11. Krause, G., "Reducing the Time Constant of Phototransistors," Siemens Electronic Components Bulletin VIII ( 1973) 1, pp. 8-9.
12. Geiger, D.F., "Increase Phototransistor Bandwidth," Electronic Design, Vol. 21, No. 8, April 12, 1973, pp. 102-104.
ELECTRONI C DESIGN 21, October 11 , 1976

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EL ECTRONIC DESIGN 21 , October II, 1976

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Contr~I an LP-filter's cutoff frequency
electronically. Cover a 20:1 range with a digital control
that can be linearized and set with a thumbwheel switch.

Few active low-pass filter configurations allow electronic control of cutoff frequency over a wide range. Fewer still provide both a given shape factor and a near-zero de offset voltage. However, the two-pole low-pass filter arrangement in Fig. 1 exhibits all these properties. It allows control over at least a 20 :1 control range; the range can be extended to over 50 :1 before the filter's shape factor is appreciably changed. Further, it is an easy matter to cascade as many filter sections as is necessary to satisfy a particular need.
Controlling the cutoff frequency
The filter's cutoff frequency can be varied by controlling the gain of both A and B (Fig. la). Theoretically, they can each have any value less than + 1, but as a practical matter, they should be kept below about +0.75.
Changes in cutoff frequency occur too rapidly for good control with values much greater than +0.75. Also, the filter's shape factor changes significantly for gains close to +0.9. However, gain in the negative direction is limited only by ampliifier saturation. For the maximum control range, A and B may take on both positive and negative values.
A convenient way of controlling A and B is with a multiplying d/ a converter. This device accepts an analog input voltage and provides an putput current proportional to both the1 analog input and a digitally applied word.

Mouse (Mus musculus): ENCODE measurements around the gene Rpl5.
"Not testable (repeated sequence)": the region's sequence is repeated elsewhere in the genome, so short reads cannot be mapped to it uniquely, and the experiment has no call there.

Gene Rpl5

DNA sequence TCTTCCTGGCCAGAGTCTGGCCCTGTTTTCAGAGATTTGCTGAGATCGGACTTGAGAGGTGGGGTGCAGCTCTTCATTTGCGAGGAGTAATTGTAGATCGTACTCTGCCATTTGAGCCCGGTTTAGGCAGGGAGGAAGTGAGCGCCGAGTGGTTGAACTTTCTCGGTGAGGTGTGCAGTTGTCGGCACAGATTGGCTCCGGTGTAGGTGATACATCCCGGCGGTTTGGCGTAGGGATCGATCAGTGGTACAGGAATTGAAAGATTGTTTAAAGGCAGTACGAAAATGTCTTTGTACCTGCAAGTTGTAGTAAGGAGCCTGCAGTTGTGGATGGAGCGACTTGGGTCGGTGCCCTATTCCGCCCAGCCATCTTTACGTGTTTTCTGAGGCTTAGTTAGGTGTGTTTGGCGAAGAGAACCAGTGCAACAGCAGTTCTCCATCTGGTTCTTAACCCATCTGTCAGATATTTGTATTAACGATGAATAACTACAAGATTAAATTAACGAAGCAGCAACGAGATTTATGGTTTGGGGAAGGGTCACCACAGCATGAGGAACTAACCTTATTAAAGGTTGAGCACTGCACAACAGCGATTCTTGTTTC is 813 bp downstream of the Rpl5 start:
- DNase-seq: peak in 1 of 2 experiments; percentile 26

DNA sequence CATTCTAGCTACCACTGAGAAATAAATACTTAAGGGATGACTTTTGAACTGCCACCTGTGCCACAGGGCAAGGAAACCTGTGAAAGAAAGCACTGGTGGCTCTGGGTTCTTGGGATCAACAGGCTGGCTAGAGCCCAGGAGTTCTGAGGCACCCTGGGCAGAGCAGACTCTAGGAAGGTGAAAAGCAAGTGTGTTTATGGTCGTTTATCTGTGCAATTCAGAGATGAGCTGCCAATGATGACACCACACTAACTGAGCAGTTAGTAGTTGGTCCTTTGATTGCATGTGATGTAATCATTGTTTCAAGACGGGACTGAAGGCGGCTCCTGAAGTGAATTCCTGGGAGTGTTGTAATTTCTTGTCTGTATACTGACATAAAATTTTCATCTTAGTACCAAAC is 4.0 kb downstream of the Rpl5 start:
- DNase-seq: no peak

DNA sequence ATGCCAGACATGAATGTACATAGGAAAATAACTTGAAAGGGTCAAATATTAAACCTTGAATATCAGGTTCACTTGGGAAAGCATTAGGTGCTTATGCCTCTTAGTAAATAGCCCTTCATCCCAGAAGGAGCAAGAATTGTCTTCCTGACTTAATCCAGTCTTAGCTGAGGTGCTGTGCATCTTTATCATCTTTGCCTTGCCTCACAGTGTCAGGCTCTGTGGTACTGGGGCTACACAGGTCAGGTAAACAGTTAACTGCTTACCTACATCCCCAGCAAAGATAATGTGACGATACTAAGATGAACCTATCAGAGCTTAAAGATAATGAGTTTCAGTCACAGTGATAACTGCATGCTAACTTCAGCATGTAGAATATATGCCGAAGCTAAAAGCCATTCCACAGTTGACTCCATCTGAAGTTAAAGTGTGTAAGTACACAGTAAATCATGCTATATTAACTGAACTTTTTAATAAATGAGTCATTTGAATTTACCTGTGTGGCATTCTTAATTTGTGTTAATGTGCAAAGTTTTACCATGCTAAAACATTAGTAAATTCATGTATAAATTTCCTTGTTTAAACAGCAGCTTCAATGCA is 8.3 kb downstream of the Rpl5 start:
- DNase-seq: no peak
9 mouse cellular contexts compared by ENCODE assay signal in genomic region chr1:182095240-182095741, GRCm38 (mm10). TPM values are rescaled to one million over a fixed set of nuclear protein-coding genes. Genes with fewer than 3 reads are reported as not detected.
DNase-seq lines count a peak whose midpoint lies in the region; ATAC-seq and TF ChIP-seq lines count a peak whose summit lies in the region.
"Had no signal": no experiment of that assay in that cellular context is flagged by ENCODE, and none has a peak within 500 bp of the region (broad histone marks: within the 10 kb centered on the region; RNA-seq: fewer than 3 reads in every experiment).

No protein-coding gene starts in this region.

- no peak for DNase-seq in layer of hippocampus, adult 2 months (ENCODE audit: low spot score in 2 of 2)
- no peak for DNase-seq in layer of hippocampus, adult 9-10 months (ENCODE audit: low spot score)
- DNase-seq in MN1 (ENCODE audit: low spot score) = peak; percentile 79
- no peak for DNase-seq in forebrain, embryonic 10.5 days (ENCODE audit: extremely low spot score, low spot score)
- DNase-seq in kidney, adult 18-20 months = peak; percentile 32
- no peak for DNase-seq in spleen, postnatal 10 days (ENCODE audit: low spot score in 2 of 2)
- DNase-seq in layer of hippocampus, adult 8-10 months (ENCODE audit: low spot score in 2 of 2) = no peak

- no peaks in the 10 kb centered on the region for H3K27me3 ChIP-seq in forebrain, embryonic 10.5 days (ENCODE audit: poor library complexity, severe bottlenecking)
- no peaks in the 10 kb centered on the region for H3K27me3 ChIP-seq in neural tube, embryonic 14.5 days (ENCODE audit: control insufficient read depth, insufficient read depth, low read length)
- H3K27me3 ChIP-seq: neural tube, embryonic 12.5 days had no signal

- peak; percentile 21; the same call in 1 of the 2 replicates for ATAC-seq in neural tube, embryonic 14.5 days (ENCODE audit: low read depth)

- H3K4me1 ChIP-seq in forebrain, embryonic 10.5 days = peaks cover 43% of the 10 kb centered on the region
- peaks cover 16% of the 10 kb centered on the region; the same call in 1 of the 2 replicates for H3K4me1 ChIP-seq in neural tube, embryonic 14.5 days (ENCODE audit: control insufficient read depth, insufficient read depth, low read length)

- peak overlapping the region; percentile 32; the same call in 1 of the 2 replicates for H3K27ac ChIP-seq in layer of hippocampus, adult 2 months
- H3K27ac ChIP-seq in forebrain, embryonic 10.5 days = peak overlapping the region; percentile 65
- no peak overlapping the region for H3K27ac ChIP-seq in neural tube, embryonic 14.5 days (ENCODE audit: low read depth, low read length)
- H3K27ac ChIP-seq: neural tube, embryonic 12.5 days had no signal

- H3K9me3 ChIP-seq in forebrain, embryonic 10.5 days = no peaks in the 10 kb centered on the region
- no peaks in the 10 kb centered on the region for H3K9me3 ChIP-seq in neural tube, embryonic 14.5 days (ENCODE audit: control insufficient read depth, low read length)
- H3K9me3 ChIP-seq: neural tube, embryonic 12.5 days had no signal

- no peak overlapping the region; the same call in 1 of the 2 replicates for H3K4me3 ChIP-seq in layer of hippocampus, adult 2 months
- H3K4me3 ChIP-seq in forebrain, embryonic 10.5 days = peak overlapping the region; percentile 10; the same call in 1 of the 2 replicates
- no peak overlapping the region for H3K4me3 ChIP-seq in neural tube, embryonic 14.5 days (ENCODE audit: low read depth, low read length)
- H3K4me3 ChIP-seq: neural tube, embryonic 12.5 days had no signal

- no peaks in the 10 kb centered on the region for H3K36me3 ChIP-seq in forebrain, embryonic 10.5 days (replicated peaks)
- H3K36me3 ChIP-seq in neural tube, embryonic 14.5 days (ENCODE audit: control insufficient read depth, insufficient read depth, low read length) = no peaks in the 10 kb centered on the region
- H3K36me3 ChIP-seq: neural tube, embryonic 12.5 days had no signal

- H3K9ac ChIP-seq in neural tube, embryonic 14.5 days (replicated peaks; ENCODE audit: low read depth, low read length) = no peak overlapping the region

Fig. 2 shows such a variabl~gain circuit, using an AD7520 multiplying DAC. An R2R-ladder network with CMOS current switches provides digital inputs. The two LM747 op amps convert the current output of the converter into a voltage output. The circuit can provide a bipolar output voltage. Resistors R ,, R2 and R3 define the relationship between most-positive and negative gains, and the input variable resistor, R., adjusts the gain limits.
In the AD7520, almost all the input currents
Olyn G. Boyle, Consultant, 9802 Edison St., Alliance, OH 44601.


11 · IE; -VI) YI 12 · (Vl-E0 )Y2

13 · VI (I-Al Y3 14 · (Vl - E0 /K)Y4

15 · IEo1KHl - B)Y5

1. A two-pole Butterworth low-pass filter can be built from two capacitor-multiplier circuits in tandem (a) , made up of two basic circuits (b) with an over-all feed back resistor, R3 · A generalized equivalent circuit (c) helps in deriving performance equations for the filter.
.are directed to output 10 1, when all the digital in-
puts are at a logic ONE; the currents go to 102 .with all digital inputs at ZERO. The 101 output signal current to op-amp A, provides the negativegain value, and 1 02 to op-amp A z provides the positive-gain values. Fig. 3 shows the relatio:riship between gain A and the digital control.
N is the most negative gain required. It oocurs when all inputs are at logic ONE, and
N = R1/ R" or Rx= R J N, where Rx is the output resistance of the 101 port.
Resistance R, is about 10 kn. But because R,